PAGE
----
If you want your high-performing team members to really perform by participating in leadership decisions, then you’d better be giving them — or training your managers to give them — the information they need.
According to that study’s report, “The Threshold Effect of Participative Leadership and the Role of Leader Information-Sharing,” released last year, there’s a certain performance threshold employees cross when bosses “openly share, discuss and communicate important information needed to make decisions and form judgments.”
Without the confidence that supervisors’ information-sharing fosters, the study suggests, employees may actually come to “hold a negative assessment of the leader’s participative action, interpreting it as a way to increase their workload and responsibilities with no reward.”
According to the authors, making such points is important because managers often assume “that a moderate degree of participative leadership may be enough to improve employees’ performance; this is a common phenomenon in organizations — participation is widely recognized [as valuable], but often done half-heartedly by managers.”
Earlier this week, I contacted Xu Huang, a researcher and professor at the Hong Kong Polytechnic University — and co-author of the study along with Catherine K. Lam of the City University of Hong Kong and Simon C.H. Chan of the Hong Kong Polytechnic University — asking for more specific takeaways for employers and HR, especially how leaders and managers can be trained to share, authentically instead of half-heartedly, more organizational information.
First off, he tells me, the differences between participative leadership and information-sharing are important to note. Based on years of research into these behaviors, he says, participative leaders encourage team members to express ideas and suggestions, they listen to those ideas and suggestions, they use those suggestions to make decisions affecting the entire organization, they give all group members a chance to voice opinions and they consider all team ideas even when they disagree with them.
On the other hand, he says, information-sharers “explain company decisions; company goals; how the team fits into the overall organization; the purposes of company policies, rules and expectations; and his or her decisions and actions.” This open sharing, he adds, doesn’t necessarily have to include sensitive information, just “organizational practices and decisions that may affect the employees and groups.”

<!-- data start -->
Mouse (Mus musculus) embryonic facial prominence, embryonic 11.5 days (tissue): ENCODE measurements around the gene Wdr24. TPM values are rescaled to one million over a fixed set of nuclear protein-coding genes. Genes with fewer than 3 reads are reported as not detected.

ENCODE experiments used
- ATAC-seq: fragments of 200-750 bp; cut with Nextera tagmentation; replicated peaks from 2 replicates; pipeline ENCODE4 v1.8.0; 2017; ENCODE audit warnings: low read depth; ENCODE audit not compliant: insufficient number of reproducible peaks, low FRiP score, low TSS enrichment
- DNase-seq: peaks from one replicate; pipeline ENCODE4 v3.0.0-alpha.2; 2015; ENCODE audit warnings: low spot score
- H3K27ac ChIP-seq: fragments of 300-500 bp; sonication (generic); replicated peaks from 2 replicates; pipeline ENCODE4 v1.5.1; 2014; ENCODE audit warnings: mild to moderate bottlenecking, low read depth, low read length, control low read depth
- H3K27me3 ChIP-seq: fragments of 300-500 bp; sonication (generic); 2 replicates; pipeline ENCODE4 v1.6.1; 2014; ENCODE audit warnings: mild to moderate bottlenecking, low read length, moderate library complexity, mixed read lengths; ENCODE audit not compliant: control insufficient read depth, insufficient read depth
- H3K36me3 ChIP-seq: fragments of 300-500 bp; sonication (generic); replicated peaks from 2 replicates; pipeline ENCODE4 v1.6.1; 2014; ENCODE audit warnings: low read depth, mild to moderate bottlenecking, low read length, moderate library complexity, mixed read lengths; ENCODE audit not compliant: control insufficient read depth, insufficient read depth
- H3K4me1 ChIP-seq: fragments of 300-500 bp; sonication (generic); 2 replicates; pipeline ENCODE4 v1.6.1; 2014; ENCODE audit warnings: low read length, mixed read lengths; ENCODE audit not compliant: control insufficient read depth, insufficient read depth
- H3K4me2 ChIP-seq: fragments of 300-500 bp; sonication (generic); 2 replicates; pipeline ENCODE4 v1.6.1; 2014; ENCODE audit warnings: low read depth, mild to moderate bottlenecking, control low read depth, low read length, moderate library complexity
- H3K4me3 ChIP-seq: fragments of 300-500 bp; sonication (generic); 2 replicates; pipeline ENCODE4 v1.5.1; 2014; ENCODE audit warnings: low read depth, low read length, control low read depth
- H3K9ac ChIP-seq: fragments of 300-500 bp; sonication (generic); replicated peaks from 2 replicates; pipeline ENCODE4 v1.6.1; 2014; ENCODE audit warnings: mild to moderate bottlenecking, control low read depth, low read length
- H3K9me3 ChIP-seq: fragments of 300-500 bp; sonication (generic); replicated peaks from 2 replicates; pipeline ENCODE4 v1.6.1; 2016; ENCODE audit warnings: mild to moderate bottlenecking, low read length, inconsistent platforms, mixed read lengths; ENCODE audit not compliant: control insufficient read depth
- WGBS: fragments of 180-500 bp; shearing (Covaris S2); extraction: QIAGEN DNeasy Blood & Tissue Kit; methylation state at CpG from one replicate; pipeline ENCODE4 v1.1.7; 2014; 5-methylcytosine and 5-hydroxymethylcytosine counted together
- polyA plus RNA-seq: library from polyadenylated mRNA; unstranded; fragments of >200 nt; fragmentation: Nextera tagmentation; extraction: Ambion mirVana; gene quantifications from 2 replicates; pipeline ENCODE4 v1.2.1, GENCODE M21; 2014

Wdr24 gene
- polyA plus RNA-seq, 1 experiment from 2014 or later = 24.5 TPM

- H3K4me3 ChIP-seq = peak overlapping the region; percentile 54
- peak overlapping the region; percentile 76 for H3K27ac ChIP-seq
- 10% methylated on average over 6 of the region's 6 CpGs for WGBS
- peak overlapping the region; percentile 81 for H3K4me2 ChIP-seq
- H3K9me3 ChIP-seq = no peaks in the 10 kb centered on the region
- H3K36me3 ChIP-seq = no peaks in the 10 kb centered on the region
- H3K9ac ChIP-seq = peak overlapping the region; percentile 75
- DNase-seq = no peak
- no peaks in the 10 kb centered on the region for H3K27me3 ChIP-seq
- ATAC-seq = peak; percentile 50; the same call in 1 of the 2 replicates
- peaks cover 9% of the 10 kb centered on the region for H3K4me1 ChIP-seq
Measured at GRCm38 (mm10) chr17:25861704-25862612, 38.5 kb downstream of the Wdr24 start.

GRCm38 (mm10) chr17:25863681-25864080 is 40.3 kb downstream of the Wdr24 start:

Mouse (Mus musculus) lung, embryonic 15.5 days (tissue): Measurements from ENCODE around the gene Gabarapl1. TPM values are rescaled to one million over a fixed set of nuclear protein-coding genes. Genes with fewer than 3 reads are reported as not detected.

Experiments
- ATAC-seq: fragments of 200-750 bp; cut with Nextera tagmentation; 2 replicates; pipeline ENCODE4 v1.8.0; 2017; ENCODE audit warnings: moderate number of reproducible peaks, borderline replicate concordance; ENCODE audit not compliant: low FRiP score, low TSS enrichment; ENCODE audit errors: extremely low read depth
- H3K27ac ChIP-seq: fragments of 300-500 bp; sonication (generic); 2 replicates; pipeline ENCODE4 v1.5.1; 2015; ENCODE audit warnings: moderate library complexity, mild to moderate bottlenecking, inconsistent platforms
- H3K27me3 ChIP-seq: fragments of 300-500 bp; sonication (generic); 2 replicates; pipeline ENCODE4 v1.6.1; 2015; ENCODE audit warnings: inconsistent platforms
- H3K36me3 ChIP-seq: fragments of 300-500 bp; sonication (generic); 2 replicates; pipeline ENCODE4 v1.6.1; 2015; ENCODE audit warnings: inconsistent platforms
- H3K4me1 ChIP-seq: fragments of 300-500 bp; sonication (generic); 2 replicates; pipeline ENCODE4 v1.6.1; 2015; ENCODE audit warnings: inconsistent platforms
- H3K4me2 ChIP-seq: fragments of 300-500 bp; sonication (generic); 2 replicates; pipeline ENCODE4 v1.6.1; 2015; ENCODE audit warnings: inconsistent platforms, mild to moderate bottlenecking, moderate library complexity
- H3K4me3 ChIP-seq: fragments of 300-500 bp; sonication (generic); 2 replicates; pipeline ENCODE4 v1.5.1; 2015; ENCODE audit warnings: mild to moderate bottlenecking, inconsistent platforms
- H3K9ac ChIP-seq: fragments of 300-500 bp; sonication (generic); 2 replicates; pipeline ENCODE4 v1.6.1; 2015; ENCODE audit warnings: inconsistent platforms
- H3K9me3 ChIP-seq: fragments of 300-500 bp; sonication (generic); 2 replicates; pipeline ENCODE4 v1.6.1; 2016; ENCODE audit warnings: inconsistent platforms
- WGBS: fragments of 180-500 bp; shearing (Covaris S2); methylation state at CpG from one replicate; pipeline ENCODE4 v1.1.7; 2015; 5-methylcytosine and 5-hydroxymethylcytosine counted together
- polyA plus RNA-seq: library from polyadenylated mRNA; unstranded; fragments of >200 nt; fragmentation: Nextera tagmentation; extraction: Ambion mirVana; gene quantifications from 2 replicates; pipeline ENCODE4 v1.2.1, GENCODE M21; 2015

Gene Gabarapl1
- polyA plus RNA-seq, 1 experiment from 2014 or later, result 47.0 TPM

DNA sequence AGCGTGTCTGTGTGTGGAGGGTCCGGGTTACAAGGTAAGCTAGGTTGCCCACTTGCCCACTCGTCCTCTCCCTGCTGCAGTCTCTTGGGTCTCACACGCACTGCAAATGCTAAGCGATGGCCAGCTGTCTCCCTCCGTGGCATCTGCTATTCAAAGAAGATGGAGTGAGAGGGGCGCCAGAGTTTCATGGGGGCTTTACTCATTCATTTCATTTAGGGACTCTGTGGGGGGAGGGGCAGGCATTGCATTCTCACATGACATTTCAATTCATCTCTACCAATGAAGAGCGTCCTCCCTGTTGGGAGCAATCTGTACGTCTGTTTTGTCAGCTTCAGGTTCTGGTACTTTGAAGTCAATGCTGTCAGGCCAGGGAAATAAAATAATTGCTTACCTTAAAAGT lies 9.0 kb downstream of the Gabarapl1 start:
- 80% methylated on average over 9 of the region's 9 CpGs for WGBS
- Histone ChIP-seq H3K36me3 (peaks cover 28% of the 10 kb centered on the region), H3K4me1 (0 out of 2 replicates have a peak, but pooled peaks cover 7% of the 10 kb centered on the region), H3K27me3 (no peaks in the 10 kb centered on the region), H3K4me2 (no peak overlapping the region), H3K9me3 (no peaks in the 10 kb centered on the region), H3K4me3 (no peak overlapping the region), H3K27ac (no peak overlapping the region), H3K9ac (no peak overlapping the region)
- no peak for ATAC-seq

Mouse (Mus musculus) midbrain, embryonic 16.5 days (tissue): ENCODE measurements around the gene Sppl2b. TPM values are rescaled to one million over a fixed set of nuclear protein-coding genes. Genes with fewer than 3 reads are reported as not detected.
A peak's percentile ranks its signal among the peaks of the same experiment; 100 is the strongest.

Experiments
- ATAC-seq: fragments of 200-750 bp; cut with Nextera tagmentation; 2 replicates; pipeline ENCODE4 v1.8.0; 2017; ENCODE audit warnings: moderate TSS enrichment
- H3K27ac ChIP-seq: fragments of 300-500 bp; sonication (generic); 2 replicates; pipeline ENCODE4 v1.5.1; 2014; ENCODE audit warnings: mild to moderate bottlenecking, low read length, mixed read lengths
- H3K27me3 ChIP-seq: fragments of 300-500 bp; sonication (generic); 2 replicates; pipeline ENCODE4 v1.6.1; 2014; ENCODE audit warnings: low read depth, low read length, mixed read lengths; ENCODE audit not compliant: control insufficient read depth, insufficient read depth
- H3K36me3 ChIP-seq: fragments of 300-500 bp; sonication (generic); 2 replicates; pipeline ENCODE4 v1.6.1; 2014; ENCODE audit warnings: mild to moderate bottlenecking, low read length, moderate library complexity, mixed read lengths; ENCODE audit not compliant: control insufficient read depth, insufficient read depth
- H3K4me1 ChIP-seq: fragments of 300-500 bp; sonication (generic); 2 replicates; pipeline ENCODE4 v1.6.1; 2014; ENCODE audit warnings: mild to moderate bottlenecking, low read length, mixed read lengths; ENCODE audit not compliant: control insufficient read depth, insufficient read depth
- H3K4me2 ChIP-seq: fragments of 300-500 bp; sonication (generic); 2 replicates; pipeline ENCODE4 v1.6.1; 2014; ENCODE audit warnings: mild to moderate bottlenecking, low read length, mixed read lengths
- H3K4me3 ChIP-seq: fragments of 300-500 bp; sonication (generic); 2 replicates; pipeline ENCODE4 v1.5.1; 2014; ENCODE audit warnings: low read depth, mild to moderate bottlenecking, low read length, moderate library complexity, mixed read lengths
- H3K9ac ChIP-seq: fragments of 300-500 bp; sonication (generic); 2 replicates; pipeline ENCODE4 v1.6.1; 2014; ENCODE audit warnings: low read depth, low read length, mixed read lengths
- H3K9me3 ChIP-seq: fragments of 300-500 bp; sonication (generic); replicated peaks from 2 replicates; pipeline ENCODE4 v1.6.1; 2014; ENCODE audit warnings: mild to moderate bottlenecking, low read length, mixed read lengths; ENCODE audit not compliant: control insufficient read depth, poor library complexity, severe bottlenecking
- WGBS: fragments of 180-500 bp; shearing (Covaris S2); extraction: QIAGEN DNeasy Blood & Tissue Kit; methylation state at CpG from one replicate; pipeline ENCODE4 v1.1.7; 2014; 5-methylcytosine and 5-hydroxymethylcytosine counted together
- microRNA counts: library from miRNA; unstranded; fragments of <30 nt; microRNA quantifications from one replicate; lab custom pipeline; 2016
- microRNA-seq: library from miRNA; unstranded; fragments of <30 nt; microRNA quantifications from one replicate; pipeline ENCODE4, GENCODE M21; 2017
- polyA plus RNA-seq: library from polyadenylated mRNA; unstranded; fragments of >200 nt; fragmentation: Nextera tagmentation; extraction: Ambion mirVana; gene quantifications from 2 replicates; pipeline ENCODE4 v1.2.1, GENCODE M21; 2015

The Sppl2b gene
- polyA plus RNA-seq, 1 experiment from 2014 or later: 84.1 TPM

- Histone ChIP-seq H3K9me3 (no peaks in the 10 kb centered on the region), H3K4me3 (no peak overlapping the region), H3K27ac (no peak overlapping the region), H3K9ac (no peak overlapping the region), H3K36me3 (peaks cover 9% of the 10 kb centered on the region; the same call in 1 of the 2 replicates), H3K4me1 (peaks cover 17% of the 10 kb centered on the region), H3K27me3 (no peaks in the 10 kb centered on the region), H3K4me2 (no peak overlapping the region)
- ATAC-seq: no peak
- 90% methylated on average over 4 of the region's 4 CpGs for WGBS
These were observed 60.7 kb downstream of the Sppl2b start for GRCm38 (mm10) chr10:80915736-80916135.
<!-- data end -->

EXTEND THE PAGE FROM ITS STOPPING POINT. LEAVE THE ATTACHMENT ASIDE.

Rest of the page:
There are ways HR professionals can train managers to show more openness and share company information without giving away the store, he says. Behavioral psychologists can even help with this. The problem is, not enough employers recognize this or do anything about it. More often than not, says Xu Huang:
“Managers show openness to different views and opinions from their subordinates, but fail to provide sufficient explanations for companies’ strategies, policies, rules and decisions that may affect employees. As such, employees may not feel that they’re being treated with full transparency and they see such leaders as less effective [and] may not be motivated to enhance their performance. Similarly, managers may offer a lot of information, yet fail to show openness.”
The trick is in combining the two, he says:
“Our key argument is that, if a manager wants his or her employees to perceive him or her as an effective leader, he or she must show a moderate-to-high level of participative leadership as well as a high level of information sharing. A low-to-moderate level of participative leadership behavior will give the impression that the participative leader is ‘half-hearted.’ Similarly, a high level of participative leadership yet low level of information sharing will [also] give the ‘half-heartedness’ impression.”
Probably a bit complex and maybe academically obscure, but worth thinking about if your goal is enhancing performance.